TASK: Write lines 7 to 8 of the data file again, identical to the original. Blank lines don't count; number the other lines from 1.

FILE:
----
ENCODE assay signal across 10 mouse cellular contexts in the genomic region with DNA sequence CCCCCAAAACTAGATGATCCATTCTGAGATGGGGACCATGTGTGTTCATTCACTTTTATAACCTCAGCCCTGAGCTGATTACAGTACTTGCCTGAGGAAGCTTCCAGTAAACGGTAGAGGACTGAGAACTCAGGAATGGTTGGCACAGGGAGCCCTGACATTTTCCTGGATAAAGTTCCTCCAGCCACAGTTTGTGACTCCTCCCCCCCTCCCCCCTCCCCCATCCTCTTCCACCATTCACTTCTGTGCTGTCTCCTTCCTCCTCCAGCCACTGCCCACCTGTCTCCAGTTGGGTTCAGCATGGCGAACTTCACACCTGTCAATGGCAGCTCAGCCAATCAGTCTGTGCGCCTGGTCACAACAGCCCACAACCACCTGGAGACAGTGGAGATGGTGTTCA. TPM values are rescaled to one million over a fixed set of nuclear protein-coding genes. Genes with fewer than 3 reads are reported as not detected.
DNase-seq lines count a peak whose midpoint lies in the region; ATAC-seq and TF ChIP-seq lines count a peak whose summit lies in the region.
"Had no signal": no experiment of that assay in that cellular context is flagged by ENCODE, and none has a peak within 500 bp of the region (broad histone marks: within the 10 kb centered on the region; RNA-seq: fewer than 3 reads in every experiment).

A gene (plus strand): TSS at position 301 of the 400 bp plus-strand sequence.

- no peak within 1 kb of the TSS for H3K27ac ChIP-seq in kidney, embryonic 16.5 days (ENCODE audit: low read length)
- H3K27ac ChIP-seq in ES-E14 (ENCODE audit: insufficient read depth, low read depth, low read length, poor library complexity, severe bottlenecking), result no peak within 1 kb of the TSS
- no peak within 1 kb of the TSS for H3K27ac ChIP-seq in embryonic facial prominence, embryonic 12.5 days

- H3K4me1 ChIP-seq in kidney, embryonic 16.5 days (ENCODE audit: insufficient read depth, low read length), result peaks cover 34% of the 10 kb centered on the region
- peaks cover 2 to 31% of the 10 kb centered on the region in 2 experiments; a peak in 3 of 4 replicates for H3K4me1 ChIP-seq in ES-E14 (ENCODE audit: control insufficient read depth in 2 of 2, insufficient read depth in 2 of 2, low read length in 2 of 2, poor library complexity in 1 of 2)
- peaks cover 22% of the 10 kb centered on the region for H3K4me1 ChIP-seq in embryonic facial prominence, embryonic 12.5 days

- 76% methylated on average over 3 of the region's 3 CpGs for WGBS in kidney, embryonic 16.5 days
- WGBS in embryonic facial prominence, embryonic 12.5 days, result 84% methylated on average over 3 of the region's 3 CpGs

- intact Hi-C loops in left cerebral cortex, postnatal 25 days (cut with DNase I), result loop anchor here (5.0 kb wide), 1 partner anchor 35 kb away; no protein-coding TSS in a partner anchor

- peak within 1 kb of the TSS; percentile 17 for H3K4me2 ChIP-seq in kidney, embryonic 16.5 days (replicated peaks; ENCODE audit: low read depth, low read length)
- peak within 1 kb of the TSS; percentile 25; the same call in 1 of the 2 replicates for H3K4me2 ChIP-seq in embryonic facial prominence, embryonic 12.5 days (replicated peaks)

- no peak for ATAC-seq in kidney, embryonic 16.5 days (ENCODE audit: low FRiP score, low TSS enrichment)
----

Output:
- no peak within 1 kb of the TSS for H3K27ac ChIP-seq in embryonic facial prominence, embryonic 12.5 days

- H3K4me1 ChIP-seq in kidney, embryonic 16.5 days (ENCODE audit: insufficient read depth, low read length), result peaks cover 34% of the 10 kb centered on the region